William Tincup: So what’s, the conversation is gonna be we’re what do college grads need so we can answer the algebra of what do they actually need today and into tomorrow and in real skills.
So what are you seeing right now when just because you’re seeing, you get to see it? With your clients and and all the things that they’re doing to [00:02:00] prep, employees obviously for, from a learning perspective, but what are you seeing as both, either the real skills will start there, that they, that people actually need today?
Phill Miller: Yeah, I think this is a hard conversation. This is one of the reasons that I think, you consistently hear companies say to universities aren’t giving us the graduates we need. And you hear gradu universities saying, we’re graduating these great students, why aren’t you hiring them into the right roles?
And I think it’s. At some level the two may be talking past each other a little bit. I think you gotta start with, yes. Employees need skills around there. If you wanna hire an accountant, it makes sense for them to have an accounting degree and to taking classes in finance and all those types of things.
I think we, where we get stuck is a couple of things, right? One. In many jobs, there are so many resumes coming in. There are that, how do you filter out who really knows those actual technical, job skills versus those that, that say they do or that have a certification or whatever that they do.
That’s one. The second thing is [00:03:00] so much of the world now, and especially even in the last few months with the release of the, some of the ap the AI stuff that’s out there. Many of the skills that employees actually need are not just accounting skills or they don’t need to know how to program in Java.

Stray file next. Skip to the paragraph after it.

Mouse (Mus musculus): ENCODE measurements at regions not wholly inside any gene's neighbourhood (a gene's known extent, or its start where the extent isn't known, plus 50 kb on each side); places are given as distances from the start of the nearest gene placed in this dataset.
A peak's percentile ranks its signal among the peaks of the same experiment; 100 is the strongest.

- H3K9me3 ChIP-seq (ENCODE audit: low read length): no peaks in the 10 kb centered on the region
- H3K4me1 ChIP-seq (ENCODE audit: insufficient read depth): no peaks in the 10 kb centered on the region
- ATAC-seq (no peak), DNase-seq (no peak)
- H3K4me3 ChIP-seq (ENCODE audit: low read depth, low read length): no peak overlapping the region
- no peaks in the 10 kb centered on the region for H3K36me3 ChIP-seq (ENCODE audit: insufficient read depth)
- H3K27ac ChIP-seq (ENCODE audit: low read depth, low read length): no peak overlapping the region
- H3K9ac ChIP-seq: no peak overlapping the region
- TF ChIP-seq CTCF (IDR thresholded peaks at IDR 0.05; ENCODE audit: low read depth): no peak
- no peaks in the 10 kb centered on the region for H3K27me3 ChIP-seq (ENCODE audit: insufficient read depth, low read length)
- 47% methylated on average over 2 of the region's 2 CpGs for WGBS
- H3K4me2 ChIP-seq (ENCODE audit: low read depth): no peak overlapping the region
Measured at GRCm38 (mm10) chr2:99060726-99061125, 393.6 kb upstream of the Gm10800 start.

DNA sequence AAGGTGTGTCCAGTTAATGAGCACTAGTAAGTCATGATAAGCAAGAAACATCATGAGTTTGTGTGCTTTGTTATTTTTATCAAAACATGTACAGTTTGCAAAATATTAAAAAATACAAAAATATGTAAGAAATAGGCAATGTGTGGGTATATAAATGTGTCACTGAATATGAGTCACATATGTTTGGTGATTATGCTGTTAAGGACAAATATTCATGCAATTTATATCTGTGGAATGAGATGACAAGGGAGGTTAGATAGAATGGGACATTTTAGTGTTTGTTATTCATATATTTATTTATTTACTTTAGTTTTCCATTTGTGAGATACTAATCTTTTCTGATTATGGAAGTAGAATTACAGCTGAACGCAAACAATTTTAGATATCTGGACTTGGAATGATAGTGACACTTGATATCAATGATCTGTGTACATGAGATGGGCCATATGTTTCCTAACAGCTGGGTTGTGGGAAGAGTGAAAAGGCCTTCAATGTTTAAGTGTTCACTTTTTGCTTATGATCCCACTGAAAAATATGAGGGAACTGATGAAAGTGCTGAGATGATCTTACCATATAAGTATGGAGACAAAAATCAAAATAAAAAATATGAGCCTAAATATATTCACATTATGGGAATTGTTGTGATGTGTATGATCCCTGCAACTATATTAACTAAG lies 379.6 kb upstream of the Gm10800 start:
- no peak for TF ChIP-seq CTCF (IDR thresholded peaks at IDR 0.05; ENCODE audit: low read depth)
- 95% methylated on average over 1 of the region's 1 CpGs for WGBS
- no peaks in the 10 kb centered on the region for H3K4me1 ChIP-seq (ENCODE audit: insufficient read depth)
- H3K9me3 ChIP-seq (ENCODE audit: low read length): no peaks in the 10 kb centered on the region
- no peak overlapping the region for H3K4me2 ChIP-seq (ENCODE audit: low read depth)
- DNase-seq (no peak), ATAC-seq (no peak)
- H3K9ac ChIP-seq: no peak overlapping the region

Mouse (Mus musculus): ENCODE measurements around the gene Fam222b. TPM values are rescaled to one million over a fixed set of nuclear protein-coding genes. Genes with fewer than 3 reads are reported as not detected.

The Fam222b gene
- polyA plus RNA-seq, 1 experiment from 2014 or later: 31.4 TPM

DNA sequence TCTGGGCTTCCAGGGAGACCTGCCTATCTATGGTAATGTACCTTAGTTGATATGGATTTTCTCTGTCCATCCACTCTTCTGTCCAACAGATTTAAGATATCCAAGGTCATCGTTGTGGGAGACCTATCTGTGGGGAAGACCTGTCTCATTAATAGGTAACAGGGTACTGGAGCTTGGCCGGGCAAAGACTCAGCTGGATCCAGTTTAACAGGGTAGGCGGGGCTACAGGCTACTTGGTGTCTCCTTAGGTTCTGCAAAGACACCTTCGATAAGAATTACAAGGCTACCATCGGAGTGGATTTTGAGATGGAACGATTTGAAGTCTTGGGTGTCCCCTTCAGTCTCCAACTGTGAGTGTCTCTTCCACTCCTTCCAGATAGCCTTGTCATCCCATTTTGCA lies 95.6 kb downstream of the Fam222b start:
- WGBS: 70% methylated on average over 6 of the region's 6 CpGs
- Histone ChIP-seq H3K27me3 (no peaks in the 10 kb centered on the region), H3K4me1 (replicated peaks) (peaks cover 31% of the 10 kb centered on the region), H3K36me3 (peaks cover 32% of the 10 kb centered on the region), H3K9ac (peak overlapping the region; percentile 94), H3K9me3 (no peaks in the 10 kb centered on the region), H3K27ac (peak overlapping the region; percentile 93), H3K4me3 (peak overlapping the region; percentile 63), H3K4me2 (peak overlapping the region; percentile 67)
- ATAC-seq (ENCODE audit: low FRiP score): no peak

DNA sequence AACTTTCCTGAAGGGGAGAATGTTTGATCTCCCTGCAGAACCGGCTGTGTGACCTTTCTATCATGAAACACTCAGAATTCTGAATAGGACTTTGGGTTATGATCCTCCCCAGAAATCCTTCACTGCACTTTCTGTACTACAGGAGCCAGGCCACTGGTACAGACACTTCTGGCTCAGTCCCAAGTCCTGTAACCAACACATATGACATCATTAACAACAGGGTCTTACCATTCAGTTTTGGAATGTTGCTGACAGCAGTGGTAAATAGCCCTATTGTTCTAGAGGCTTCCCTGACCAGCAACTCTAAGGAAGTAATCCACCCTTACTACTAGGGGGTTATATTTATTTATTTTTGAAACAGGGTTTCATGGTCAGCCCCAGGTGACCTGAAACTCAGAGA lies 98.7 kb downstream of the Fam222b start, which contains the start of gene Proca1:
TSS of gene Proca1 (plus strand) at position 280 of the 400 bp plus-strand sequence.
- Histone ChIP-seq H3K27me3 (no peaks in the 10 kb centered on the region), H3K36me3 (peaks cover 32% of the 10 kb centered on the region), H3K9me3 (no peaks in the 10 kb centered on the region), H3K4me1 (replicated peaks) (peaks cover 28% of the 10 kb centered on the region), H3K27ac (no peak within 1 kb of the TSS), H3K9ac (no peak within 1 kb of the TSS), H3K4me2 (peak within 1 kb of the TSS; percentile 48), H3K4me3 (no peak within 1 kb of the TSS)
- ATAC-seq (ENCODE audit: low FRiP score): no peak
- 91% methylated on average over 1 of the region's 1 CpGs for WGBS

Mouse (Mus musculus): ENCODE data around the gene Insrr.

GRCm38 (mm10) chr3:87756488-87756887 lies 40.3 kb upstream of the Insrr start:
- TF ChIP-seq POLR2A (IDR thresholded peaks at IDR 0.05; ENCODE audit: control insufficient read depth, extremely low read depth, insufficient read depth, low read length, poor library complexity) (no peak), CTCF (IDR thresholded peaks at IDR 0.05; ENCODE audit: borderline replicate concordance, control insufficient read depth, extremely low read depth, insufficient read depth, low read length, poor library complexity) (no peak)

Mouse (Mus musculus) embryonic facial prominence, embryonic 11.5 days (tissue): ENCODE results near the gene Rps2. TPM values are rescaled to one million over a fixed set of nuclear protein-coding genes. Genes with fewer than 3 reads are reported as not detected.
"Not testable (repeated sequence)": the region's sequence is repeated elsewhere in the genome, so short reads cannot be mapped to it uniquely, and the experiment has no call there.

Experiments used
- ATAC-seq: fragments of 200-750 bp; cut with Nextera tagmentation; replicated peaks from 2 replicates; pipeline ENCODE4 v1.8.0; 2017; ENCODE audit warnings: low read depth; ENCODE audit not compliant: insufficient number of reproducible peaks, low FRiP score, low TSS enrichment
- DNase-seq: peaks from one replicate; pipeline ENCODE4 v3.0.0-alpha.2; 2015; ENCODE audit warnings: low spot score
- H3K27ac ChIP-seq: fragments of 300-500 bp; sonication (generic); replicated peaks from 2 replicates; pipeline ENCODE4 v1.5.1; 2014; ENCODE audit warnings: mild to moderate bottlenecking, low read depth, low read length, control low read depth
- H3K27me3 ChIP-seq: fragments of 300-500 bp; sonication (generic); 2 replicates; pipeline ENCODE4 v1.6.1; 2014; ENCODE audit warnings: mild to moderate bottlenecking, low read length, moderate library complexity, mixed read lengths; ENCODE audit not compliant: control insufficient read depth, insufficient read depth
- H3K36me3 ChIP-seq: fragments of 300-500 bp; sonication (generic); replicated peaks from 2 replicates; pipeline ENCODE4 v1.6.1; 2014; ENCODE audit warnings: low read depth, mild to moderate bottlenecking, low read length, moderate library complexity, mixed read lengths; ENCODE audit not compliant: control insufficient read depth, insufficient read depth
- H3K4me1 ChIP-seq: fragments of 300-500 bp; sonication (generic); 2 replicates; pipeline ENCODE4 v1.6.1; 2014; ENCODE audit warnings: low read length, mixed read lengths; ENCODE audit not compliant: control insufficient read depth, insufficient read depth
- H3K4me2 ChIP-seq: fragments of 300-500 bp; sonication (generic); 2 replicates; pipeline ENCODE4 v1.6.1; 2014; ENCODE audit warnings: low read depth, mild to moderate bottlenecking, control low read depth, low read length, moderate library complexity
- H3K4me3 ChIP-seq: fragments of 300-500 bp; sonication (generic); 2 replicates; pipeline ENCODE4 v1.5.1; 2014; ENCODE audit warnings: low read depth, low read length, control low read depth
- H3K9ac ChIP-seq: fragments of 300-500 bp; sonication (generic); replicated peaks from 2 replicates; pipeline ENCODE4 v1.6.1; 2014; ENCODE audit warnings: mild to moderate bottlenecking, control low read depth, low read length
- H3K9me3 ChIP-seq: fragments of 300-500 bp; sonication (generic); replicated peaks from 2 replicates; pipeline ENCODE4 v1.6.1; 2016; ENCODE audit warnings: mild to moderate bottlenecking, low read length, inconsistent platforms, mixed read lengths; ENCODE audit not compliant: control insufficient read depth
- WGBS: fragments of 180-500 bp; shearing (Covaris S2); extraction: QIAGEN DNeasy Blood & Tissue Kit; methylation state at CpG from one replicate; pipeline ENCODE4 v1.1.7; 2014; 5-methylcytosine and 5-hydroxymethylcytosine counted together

They need to know how to work in teams, right? How to synthesize information, how to ask AI the right questions so that you get, they they’re the skillsets that are, that we would call soft skills historically, that in many cases, universities can do a pretty good job of training people on in various ways.
But we just we don’t have a way of talking about that and about of saying, Hey, these people are actually good at this thing and here’s why, how we know that. And then you’ve got companies on the other side that get, I went to law school and I, theoretically, I’m a lawyer.
I’ve never practiced, but law firms say all the time going to law school doesn’t make you a lawyer. We have to, it teaches you how to think and then you’ve gotta, we’ve gotta actually teach you how to be a lawyer. And that just feels like a fundamental disconnect.
I agree. People need to know how to think, but [00:04:00] we need to actually look at the skills that they need to be successful and then ask for our universities. To create that and then also respect it when they do bring it up, bring it, bring those students in. So it’s a little bit of, I think even in the words we use, right?